Dean Keates is hoping his players can feed off the atmosphere at Kenilworth Road when the Saddlers visit Luton this afternoon.
Walsall have excelled on the road this season, taking 14 points from six away league matches.
But the unbeaten away record will be put to the test against a Luton side with the best home form in the league.
The Hatters’ historic Kenilworth Road ground is one of the noisiest stadiums in the league, with stands close to the pitch.
And Keates has urged his team to embrace the hostile environment.
“When I played there as a player – and I went there a few times with Wrexham – it was one of those places you wanted to play at,” said the boss.
“It's that close, it's that tight and for me, when I played, I enjoyed that.
“I didn't mind if people tried to intimidate me, that can get the best out of you.
“It will be a difficult game.
“They have good variation. They mix the play and try and play through you.
“They came up and they want to go up again. They are going to be there or thereabouts.
“It is going to be a tough game for ourselves.”
The Saddlers are searching for a seventh away win in eight games in all competitions – and Keates admits playing away can suit his side.
“I think when you are the away team you can play a little more compact, a bit more disciplined and then the home team has to come at you,” he commented.
“That's probably been the case at our place sometimes.
“Maybe one or two things have gone for us a bit away from home.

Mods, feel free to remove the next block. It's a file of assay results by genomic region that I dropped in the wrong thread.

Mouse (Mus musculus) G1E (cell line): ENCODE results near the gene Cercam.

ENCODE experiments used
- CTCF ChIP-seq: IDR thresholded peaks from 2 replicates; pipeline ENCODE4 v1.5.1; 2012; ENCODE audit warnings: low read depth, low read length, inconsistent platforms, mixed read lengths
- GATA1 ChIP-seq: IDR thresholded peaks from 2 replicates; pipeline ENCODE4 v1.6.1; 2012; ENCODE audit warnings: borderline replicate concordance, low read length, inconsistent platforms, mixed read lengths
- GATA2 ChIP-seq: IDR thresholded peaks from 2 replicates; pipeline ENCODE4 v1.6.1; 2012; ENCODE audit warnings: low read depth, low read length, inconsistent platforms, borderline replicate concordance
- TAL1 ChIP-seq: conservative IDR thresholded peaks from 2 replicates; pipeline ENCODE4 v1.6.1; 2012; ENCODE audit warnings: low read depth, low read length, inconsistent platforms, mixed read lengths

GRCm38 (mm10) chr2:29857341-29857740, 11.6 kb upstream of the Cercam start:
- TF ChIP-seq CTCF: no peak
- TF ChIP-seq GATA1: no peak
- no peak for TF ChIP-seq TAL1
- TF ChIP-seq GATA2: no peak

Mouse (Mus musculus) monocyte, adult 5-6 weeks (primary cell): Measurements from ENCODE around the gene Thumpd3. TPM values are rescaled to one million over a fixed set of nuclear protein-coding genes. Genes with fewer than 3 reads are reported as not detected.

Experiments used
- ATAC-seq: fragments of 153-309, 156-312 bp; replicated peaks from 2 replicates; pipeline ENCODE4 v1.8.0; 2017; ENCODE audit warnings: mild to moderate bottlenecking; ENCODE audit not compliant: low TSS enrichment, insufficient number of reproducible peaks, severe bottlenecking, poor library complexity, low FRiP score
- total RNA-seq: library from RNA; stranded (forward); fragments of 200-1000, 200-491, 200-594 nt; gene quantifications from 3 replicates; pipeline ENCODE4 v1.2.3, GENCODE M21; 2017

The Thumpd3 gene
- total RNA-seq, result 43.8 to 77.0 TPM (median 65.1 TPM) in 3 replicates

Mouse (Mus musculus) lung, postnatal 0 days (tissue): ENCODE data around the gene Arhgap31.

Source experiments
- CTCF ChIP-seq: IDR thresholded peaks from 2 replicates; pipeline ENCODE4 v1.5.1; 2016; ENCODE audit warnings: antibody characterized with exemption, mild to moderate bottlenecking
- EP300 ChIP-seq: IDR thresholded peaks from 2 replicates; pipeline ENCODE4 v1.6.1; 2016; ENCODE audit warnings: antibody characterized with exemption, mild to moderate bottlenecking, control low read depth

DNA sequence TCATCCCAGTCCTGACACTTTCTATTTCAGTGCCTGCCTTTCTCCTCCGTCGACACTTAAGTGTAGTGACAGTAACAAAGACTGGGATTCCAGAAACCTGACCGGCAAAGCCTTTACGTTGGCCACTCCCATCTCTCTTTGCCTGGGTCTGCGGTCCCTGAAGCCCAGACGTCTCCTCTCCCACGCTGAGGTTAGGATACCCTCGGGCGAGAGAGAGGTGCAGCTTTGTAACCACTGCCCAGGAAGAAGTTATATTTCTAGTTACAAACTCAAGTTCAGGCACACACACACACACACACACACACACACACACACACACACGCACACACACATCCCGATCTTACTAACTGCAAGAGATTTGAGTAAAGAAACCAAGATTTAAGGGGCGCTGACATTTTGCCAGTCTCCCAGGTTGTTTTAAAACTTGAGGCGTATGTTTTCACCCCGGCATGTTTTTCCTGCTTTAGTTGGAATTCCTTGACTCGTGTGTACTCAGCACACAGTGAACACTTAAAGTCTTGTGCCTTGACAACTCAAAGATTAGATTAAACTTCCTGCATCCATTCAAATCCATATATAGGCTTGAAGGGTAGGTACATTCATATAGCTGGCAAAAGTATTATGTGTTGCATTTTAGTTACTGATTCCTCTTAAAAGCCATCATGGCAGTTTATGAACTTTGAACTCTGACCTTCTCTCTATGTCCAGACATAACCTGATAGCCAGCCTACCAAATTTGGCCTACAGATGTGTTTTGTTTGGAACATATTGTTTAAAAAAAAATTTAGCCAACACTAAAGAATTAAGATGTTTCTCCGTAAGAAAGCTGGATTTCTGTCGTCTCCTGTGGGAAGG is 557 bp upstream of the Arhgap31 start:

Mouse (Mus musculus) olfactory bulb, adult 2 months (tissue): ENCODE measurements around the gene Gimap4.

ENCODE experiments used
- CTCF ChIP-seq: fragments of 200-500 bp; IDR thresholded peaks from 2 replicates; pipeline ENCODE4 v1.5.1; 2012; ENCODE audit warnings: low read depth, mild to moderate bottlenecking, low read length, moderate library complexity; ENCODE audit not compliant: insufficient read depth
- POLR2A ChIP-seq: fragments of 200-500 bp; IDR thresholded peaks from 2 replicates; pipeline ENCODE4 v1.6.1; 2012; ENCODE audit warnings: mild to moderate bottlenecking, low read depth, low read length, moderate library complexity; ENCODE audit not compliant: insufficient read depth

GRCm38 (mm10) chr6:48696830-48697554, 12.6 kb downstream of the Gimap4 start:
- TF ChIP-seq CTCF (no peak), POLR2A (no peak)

“You look at the Shrewsbury game [at home] and how we haven't won that I've got no idea.
“We had a couple cleared off the line, a few decisions didn't go our way. But you need that little bit of luck.”
It is the Saddlers’ first game after a two-week break due to internationals – and the boss says the team made the most of the previous fortnight.
“It was good for us as a football club as it gave us the chance to let one or two things settle down.
“For the mental side of the players, we have pushed them and asked a lot of them.
“It's a young squad. There are a few players that have come from non-league so it was an opportunity for a few of them to have a breather and take stock of everything.
“And the players that have moved to the area to be close to the football club, it gave them a chance to go back home and see their families.
“It's important sometimes you have that mental break away from football, but we’re ready to get back at it.”